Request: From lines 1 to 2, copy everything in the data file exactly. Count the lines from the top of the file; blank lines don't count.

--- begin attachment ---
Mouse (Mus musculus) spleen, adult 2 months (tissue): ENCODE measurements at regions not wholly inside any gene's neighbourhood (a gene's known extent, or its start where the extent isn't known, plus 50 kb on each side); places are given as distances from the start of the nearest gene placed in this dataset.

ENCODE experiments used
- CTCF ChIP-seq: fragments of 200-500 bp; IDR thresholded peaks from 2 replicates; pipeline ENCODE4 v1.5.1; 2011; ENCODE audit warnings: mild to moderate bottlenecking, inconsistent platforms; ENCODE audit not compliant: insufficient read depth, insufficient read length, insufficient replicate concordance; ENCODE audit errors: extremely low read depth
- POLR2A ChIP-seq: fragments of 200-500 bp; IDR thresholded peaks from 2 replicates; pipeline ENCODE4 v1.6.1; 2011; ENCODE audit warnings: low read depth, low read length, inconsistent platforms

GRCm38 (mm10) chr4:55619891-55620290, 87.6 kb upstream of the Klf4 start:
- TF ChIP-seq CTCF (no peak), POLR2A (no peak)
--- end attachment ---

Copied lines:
Mouse (Mus musculus) spleen, adult 2 months (tissue): ENCODE measurements at regions not wholly inside any gene's neighbourhood (a gene's known extent, or its start where the extent isn't known, plus 50 kb on each side); places are given as distances from the start of the nearest gene placed in this dataset.

ENCODE experiments used